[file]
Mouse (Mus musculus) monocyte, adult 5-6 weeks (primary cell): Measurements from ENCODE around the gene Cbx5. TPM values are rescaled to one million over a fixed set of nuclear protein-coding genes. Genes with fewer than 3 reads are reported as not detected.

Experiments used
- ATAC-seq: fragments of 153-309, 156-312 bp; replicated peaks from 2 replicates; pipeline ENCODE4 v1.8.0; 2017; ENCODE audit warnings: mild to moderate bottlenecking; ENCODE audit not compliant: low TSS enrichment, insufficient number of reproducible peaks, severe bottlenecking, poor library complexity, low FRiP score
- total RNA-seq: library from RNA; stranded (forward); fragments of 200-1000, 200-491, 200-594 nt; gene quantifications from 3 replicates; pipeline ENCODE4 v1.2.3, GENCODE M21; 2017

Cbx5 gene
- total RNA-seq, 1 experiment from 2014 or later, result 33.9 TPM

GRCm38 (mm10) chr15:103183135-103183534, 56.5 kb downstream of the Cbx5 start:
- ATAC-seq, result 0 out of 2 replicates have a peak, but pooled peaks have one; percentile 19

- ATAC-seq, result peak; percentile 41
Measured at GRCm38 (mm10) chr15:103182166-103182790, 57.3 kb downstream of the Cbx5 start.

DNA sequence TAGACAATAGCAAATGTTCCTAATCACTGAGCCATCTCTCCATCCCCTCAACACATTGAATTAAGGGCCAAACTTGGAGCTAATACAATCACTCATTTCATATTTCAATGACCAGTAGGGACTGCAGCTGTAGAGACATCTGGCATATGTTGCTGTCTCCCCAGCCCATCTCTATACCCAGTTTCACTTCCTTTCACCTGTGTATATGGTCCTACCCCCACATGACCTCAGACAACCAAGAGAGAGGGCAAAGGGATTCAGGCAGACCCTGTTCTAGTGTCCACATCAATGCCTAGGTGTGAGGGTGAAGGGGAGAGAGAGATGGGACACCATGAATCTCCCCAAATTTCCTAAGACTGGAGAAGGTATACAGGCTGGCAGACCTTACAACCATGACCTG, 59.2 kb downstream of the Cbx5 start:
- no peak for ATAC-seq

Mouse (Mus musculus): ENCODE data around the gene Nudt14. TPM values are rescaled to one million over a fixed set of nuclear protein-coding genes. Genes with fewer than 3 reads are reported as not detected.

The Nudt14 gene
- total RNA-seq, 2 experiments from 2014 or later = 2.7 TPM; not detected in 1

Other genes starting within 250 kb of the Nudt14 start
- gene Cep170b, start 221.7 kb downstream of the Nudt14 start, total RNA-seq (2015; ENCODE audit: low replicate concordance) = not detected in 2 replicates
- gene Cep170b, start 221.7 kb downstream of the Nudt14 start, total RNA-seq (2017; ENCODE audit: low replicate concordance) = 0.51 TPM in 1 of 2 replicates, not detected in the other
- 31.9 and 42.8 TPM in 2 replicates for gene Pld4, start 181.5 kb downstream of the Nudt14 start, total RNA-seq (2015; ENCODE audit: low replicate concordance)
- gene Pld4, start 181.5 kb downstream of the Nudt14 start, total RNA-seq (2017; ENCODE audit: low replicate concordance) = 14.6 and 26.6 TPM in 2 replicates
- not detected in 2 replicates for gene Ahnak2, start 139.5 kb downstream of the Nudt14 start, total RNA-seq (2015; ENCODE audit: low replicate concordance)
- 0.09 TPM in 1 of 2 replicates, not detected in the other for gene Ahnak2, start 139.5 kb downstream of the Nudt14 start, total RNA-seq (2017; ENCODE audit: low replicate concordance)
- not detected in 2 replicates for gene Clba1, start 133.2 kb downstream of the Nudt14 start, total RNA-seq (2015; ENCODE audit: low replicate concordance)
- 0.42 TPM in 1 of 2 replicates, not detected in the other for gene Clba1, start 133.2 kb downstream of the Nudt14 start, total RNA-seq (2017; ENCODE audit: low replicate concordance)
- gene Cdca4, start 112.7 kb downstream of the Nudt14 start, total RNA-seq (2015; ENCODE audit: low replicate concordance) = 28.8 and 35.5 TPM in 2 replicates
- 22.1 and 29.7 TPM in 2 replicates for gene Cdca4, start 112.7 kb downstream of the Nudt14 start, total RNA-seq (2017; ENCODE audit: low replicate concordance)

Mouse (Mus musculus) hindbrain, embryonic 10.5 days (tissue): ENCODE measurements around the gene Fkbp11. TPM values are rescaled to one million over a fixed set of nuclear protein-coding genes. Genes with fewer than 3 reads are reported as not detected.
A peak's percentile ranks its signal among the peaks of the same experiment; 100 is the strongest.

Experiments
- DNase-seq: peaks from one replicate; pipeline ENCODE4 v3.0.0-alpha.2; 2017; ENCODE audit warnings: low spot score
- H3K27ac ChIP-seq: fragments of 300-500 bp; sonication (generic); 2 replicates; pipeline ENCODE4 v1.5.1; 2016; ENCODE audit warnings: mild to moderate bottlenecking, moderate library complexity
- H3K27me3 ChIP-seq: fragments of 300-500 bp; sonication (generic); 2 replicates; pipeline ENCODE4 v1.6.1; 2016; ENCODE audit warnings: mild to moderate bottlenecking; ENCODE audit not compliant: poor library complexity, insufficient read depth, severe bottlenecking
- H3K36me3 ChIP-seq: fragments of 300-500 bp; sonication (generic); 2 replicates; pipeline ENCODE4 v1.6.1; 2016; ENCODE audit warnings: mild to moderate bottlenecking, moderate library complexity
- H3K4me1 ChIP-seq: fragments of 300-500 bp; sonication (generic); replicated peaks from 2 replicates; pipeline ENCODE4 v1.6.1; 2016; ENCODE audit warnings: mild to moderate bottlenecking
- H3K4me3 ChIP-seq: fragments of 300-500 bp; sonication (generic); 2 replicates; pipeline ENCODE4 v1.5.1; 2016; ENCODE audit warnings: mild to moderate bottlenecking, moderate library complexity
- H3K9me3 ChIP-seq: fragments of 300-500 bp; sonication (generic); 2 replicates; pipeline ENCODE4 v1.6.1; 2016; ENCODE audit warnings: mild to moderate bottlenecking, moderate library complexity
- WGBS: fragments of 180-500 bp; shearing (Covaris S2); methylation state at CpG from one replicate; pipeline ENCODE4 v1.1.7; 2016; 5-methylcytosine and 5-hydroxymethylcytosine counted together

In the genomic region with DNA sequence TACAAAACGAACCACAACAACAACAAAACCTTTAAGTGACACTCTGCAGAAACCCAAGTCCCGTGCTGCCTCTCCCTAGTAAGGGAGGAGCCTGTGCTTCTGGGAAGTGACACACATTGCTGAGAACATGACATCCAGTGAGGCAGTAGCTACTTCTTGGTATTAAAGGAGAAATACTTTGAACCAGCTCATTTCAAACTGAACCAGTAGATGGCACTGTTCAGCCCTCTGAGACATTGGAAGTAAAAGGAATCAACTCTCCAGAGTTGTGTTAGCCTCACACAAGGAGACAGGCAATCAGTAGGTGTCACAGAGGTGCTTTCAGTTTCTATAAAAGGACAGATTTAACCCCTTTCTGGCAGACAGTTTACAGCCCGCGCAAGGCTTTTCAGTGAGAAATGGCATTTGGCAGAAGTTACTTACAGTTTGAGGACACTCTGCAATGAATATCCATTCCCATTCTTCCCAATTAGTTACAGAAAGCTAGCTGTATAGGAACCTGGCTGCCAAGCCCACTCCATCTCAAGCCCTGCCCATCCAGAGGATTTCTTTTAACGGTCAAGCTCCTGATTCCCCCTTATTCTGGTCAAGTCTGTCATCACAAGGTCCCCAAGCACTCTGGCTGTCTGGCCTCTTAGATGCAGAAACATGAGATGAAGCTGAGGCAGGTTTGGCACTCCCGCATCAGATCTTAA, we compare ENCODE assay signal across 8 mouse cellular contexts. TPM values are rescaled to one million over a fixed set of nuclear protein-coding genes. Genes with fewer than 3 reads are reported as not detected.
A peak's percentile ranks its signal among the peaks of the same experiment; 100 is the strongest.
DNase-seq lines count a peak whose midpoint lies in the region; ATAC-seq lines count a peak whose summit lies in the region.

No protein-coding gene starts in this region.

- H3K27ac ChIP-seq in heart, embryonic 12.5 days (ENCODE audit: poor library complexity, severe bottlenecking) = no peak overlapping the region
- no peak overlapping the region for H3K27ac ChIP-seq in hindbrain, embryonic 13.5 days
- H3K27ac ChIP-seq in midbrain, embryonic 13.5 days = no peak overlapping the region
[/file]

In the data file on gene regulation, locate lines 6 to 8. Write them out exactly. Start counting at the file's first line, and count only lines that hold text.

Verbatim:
- total RNA-seq, 1 experiment from 2014 or later, result 33.9 TPM

GRCm38 (mm10) chr15:103183135-103183534, 56.5 kb downstream of the Cbx5 start:
- ATAC-seq, result 0 out of 2 replicates have a peak, but pooled peaks have one; percentile 19